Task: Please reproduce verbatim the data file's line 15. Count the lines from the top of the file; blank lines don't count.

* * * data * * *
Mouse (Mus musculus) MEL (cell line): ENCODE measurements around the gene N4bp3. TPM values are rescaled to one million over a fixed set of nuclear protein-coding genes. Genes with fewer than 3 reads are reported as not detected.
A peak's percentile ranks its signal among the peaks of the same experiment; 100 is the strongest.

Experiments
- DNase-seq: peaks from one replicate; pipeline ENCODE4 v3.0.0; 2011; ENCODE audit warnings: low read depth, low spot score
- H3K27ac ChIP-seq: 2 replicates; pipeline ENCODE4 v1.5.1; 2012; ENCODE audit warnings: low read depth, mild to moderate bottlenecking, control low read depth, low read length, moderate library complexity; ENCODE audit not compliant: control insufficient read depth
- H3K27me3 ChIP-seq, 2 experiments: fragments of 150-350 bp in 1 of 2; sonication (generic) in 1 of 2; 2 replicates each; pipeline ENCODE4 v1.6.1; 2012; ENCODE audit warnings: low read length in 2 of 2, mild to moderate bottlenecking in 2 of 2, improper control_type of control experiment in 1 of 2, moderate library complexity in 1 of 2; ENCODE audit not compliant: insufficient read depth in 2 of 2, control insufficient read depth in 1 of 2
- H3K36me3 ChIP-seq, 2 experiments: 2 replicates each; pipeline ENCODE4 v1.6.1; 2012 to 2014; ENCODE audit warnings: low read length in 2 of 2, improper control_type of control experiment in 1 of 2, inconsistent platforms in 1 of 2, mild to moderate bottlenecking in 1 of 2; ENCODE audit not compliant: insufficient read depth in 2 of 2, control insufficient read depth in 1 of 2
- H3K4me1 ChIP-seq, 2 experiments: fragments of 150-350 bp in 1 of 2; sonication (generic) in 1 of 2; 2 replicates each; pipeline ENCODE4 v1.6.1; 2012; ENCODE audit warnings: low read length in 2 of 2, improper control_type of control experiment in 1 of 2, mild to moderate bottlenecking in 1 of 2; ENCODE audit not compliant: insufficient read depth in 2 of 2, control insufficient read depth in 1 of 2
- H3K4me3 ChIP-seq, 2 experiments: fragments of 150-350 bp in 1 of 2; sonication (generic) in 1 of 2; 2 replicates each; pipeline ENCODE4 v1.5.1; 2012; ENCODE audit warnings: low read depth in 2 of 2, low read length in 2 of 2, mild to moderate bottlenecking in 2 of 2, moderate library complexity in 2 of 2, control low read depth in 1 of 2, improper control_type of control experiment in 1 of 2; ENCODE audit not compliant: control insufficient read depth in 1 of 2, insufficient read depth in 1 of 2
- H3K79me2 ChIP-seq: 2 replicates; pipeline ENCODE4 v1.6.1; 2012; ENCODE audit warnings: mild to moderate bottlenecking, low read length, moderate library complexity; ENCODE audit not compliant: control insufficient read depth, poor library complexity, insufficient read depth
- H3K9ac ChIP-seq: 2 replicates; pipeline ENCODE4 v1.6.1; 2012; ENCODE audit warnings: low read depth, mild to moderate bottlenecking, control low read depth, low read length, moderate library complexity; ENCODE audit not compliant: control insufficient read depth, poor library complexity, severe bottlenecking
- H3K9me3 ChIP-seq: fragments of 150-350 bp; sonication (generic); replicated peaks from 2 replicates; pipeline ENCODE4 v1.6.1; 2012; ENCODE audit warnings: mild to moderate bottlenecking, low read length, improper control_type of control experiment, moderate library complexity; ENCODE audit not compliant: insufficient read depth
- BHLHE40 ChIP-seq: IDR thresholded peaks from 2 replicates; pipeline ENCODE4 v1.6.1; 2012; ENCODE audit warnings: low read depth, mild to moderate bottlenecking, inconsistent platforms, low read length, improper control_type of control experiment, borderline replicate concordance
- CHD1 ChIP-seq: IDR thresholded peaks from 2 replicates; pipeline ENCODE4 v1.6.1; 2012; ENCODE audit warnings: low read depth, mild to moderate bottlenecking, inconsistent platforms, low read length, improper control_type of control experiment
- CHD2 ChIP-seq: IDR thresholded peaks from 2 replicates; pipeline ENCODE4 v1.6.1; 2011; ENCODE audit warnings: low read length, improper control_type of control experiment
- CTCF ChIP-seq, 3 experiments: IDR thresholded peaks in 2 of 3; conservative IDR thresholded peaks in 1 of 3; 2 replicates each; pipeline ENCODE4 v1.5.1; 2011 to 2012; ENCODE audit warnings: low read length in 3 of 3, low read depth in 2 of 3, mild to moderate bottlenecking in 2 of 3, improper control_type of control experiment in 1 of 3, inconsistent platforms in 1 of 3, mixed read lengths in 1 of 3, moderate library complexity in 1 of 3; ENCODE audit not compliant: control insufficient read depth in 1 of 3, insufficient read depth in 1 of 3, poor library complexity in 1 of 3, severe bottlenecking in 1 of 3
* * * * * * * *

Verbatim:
- CHD2 ChIP-seq: IDR thresholded peaks from 2 replicates; pipeline ENCODE4 v1.6.1; 2011; ENCODE audit warnings: low read length, improper control_type of control experiment